NFL trade deadline: Position-by-position look at 49ers' plan of attack

NFL trade deadline: Position-by-position look at 49ers' plan of attack

The NFL trade deadline is set for Tuesday, Oct. 29. But some teams, such as the Los Angeles Rams, did not wait until the last minute. There were a flurry of trades Tuesday – a full two weeks before the deadline.

Meanwhile, the 49ers have not made a trade since a couple of deals on the third day of the NFL draft in late-April.

Still, general manager John Lynch and coach Kyle Shanahan are looking forward to adding multiple starting players to their lineup in the coming weeks.

No, the 49ers are not expecting to acquire a player or two from outside the organization at any cost. Instead, they expect to shore up some areas of their team with the return of key players from injuries.

The 49ers expect to fortify their lineup with the returns of offensive tackles Joe Staley and Mike McGlinchey, fullback Kyle Juszczyk, cornerback Ahkello Witherspoon and slot receiver Trent Taylor.

Lynch and Shanahan said the club is always looking to improve, but they always will weigh the short-term benefit and the long-term advantage of any trade.

Here's a position-by-position look at the 49ers’ prospects for making a trade

49ers' Mike McGlinchey hopes NFL players hold themselves accountable

49ers' Mike McGlinchey hopes NFL players hold themselves accountable

The 49ers are scheduled to open the 2020 NFL season on Sept. 13 against the Arizona Cardinals.

They will compete head-to-head against the teams on their 16-game regular-season schedule, but 49ers right tackle Mike McGlinchey also is mindful that all players – even those on different teams – are on the same side in trying to mitigate the spread of the coronavirus.

Typically, almost anything goes in the midst of a pileup at the line of scrimmage, where the same defensive linemen and offensive linemen might be waging one-on-one battles in close quarters for more than 60 snaps a game.

This season, in the midst of the COVID-19 pandemic, more might be at stake on game days than just the outcome of a football game.

“You really hope guys are really pros about everything that’s going on this season because it’s not just your teammates and your teammates’ families,” McGlinchey said Monday in a video call with Bay Area reporters. “Once you start playing games, you’re affecting the entire league at that point.

“Hopefully, everybody can have the discipline and control and the accountability to one another that we can make this thing move as smoothly as possible, especially in the trenches when we are up close and personal.”

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The hopes of the NFL being able to carry out an entire season will be contingent on teams reducing the spread of the virus. Oakley has developed a clear plastic face shield designed to block the direct path of droplets while allowing for airflow and soundwaves for communication.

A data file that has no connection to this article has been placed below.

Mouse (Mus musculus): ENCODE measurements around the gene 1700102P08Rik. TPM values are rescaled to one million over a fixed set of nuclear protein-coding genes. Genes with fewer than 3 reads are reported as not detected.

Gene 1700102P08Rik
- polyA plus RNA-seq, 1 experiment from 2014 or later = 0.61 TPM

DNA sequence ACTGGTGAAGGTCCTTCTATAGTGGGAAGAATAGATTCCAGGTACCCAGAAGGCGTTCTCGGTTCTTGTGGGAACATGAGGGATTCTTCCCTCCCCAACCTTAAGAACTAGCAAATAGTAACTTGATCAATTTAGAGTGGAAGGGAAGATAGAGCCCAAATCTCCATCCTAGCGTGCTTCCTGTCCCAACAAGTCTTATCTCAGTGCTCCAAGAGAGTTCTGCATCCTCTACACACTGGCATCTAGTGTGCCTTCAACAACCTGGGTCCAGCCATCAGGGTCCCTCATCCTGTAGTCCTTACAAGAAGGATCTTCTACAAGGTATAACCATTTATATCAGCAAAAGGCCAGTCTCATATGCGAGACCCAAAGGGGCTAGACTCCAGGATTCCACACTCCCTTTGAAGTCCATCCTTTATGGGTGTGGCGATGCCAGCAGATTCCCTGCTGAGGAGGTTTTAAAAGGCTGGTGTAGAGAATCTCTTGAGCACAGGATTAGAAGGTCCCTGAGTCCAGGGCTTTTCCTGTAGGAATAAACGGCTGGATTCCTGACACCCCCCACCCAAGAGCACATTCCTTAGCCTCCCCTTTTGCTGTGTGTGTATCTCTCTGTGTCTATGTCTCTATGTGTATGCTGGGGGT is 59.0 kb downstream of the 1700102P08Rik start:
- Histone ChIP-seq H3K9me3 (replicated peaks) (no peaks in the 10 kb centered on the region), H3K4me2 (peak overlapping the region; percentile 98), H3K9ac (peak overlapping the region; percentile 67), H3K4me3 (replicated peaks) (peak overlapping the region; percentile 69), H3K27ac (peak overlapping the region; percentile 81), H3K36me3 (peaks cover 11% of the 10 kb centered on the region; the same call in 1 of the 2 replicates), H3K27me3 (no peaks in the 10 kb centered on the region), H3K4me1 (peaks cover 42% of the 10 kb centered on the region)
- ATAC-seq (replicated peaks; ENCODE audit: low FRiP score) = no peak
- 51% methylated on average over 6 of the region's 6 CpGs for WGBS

McGlinchey said he will try it out at some point in training camp once helmets are allowed during practices, but he will not switch to the new protective device if he believes it hinders his ability to breathe.

[49ERS INSIDER PODCAST: Listen to the latest episode]

George Kittle's agent says 'minimal' progress in 49ers contract talks

George Kittle's agent says 'minimal' progress in 49ers contract talks

George Kittle is participating in training camp, but the elephant in the room doesn't seem to be going away anytime soon.

The 49ers tight end is entering the last year of his rookie contract, and thus is eligible to sign a massive contract extension. Jack Bechta, Kittle's agent, told NFL Media's Mike Silver on Sunday that the sides haven't made much headway.

"[Bechta] said progress has been minimal, and later reinforced that by texting me an inchworm emoji to underscore that fact," Silver recalled Monday on NFL Network. "It's not just money -- there is structure, and how much money a player like George Kittle could get upfront (and) how much would actually be guaranteed.

"And at the heart of all this has been somewhat of a philosophical divide between the 49ers, who say, 'Listen, we want to pay you more than any tight end ever because you're the greatest tight end,' and Kittle's camp which saying, 'Don't view me as a tight end. I was just voted the seventh-best player in football at any position.' "

[49ERS INSIDER PODCAST: Listen to the latest episode]

Kittle arguably has been the best tight end in the NFL over the last two seasons, setting the position's single-season record for receiving yards (1,377) in 2018 and making the All-Pro First Team last season. No other 49ers tight end has ever had 1,000-plus receiving yards in a season, and Kittle has done it twice. The 26-year-old also is a key blocker in San Francisco's running game, which accrued more yards on the ground (2,305) last season than all but one other team.

He's incredibly valuable to the 49ers, and Kittle's banking on that value translating into a precedent-smashing contract that will pay him more like a wide receiver than a top tight tend. The 49ers, at least so far, don't seem willing to go there just yet.

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Can Kittle and the 49ers bridge the divide before the start of the season on Sept. 13? Silver said this is a "big week" for the negotiations because it's the last before Kittle "puts himself in a more perilous position, potentially, when real practices start."

If this week is going to mark any kind of progress, the inchworm is going to need to evolve rather quickly.